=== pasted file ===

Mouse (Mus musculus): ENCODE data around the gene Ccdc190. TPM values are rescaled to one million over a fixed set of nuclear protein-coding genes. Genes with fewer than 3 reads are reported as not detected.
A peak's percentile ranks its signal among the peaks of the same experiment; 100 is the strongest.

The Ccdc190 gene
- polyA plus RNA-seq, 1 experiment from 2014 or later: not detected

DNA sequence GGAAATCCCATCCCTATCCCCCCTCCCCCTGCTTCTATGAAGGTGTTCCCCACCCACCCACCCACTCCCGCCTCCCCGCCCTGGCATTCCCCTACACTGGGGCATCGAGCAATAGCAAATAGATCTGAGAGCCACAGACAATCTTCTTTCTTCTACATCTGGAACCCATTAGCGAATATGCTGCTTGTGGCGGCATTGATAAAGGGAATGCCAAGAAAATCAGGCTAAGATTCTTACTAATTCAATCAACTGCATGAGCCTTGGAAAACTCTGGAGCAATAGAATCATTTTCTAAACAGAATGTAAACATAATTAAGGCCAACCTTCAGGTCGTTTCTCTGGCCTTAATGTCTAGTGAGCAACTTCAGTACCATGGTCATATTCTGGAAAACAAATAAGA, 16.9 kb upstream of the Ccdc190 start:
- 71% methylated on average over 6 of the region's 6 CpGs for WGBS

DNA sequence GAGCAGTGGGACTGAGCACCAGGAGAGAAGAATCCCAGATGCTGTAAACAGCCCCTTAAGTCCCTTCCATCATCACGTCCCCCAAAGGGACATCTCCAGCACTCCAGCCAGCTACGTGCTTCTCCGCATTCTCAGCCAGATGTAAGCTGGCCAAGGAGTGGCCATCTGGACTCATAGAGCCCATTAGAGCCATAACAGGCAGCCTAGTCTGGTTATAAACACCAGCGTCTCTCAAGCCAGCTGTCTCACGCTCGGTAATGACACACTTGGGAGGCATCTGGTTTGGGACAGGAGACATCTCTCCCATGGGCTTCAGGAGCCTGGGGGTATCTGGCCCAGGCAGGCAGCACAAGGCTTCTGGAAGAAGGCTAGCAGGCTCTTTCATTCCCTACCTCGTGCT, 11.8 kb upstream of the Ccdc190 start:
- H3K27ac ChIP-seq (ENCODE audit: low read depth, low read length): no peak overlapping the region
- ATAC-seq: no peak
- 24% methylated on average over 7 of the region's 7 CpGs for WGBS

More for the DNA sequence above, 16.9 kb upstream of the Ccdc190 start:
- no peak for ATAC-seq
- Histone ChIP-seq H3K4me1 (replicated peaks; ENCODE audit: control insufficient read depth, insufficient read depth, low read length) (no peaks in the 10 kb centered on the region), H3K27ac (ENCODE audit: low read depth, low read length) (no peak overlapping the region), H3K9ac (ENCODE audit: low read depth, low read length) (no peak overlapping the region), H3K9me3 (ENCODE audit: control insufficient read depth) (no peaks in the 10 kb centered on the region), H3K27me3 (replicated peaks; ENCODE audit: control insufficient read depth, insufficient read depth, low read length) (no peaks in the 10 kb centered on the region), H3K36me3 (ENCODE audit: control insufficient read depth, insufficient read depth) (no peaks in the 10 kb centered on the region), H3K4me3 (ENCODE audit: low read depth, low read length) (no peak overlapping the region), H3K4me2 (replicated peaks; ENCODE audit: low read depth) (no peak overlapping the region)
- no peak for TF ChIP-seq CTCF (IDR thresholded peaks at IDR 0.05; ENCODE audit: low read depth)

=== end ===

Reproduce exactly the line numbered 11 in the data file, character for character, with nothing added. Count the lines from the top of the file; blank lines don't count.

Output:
More for the DNA sequence above, 16.9 kb upstream of the Ccdc190 start: